We are President: The new Max Planck President is homegrown
‘The Iron Man’ was the headline of an article published by Süddeutsche Zeitung on June 7, 2013. The humorous title is a tribute to Martin Stratmann’s scientific focus. Indeed, during his 35-year-career as an electrochemist and materials scientist, Martin Stratmann, director of the department ‘Interface Chemistry and Surface Engineering’ and the new President of the Max Planck society, has mainly studied iron, steel and other related topics. He connected electrochemical, spectroscopic and interface analytical methods and was the first researcher to use the scanning Kelvin Probe in corrosion science.
Alongside his research, Stratmann always kept an eye on the scientific and political landscape of Germany. In his role of Vice President of the Max Planck Society’s Chemistry, Physics and Technology section and, since 2008 as Managing Director of the Minerva-Foundation, a joint German-Israeli research cooperation, one of Stratmann’s priorities has been to narrow the gap between basic research and industrial application. “The Max-Planck-Institut für Eisenforschung can serve as role model for the Max Planck Society as a whole, as it highlights how a public private partnership can successfully work”, states Stratmann. The institute is equally financed by the Max Planck society and the steel Institute VDEh. “The gap between basic research and application has started to dwindle quite some time ago. New insights are directly opening the way for innovation - not only in material sciences, but also in other disciplines.”
Stratmann argues that science has rapidly become more and more interdisciplinary. To be able to follow the trend, five major obstacles must be overcome. Firstly, science needs structures that provide outstanding scientists with the greatest possible degree of freedom as it is impossible to forecast future innovations. Secondly, industry has to be eager to obtain information from science on a regular and up-to-date basis. Industry should not wait for the spread of publications, but instead be engaged in a direct and permanent exchange with researchers. Thirdly, industry should not hope for outsourcing effects. Research institutes cannot provide ready-made innovations. Innovations have to be generated by industry itself to guarantee long-term success. Moreover, science and industry must be open for new developments. There is a guideline which says ‘form follows function’: new materials will be hybrid, with complex structures and combining different elements. The same is true for the processing technique and the development of new materials. All these developments need to be perfectly handled by intelligent computer systems. This adaptation potential can only be achieved if appropriate research structures are in place. Finally: industry and research institutions have to foster joint research projects and share the responsibility. “One of my main objectives for my time as President of the Max Planck Society is to pool resources in Germany and build up an ideal research infrastructure with top institutions that are able to attract the best scientists from all over the world to study and do their research here”, concludes Stratmann.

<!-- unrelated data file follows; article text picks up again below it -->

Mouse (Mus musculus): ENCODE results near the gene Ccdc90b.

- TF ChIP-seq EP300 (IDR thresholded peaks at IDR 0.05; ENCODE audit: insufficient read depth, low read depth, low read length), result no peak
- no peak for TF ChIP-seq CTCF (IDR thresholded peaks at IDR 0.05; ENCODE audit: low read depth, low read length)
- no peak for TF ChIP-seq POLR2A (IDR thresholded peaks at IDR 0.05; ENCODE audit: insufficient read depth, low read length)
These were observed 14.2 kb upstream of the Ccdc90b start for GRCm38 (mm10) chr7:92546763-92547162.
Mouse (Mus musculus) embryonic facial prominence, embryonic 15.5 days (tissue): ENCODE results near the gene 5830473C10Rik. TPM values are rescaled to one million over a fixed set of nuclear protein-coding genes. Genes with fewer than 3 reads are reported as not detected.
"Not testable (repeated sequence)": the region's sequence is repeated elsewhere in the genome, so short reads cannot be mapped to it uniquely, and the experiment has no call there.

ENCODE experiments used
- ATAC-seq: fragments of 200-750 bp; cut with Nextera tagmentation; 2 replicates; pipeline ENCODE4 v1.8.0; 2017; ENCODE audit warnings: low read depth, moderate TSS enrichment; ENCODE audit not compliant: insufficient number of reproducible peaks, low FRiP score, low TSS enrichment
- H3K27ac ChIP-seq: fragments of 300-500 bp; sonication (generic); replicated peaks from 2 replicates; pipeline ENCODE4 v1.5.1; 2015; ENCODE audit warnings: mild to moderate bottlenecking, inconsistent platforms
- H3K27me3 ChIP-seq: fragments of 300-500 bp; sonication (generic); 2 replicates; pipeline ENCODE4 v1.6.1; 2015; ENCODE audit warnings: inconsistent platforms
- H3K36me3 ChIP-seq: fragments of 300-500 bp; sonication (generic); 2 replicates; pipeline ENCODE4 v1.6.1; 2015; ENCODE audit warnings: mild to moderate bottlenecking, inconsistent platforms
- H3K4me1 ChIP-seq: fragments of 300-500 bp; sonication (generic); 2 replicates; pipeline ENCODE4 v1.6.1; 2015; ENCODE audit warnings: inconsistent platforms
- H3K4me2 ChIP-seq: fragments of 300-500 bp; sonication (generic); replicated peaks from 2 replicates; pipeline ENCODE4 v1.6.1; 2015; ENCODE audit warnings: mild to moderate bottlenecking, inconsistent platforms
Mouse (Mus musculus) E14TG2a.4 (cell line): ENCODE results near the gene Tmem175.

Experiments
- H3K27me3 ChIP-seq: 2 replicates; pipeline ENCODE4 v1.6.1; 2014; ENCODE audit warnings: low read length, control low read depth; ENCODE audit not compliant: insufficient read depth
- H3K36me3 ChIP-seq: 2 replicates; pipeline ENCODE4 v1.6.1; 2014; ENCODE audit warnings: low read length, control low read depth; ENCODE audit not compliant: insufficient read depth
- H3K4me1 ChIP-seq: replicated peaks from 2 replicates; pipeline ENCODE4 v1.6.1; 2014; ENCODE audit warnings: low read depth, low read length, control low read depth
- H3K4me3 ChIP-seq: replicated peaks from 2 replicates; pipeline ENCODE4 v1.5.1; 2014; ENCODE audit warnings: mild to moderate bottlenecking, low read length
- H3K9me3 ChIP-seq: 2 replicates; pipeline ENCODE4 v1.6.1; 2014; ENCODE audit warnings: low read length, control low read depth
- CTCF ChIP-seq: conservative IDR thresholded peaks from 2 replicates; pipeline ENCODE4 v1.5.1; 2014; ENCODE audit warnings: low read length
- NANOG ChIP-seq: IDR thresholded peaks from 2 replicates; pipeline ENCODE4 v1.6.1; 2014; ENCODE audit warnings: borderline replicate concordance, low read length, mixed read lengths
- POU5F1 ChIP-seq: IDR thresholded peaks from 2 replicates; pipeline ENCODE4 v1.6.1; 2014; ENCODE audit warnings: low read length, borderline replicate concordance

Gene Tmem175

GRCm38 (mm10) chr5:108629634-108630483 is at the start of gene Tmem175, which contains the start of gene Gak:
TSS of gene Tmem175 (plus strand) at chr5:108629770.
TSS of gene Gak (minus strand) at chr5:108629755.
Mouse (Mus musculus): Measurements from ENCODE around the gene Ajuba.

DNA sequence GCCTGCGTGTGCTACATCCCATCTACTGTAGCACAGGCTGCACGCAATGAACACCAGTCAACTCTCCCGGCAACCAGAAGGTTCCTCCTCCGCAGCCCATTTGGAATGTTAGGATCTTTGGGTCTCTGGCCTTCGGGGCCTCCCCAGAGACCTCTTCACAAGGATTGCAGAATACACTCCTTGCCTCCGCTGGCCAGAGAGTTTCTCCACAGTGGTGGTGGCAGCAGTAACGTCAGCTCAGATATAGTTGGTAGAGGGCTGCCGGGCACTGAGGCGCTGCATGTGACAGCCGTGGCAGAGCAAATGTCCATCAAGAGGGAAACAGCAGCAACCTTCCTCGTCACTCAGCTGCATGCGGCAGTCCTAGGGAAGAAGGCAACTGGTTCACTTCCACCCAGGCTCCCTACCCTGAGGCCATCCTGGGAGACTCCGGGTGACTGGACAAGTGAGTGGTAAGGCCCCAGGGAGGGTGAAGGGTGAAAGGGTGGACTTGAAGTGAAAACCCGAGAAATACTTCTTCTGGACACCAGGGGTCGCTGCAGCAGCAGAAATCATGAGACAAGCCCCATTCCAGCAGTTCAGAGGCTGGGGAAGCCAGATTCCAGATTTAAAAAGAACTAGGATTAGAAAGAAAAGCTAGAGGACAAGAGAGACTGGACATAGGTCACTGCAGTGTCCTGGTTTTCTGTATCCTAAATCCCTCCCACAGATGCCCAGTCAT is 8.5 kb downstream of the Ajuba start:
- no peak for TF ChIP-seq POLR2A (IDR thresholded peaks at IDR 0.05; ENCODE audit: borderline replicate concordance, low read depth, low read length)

Stratmann was elected as President for the Max Planck Society during the general assembly in June 2013. Since June 2014, he is head of the society for a six-year-term. At the same time, his department ‘Interface Chemistry and Surface Engineering’ at the MPIE will continue under the temporary leadership of Prof. Jörg Neugebauer, director of the department ‘Computational Materials Design’ at the MPIE.
Author: Yasmin Ahmed Salem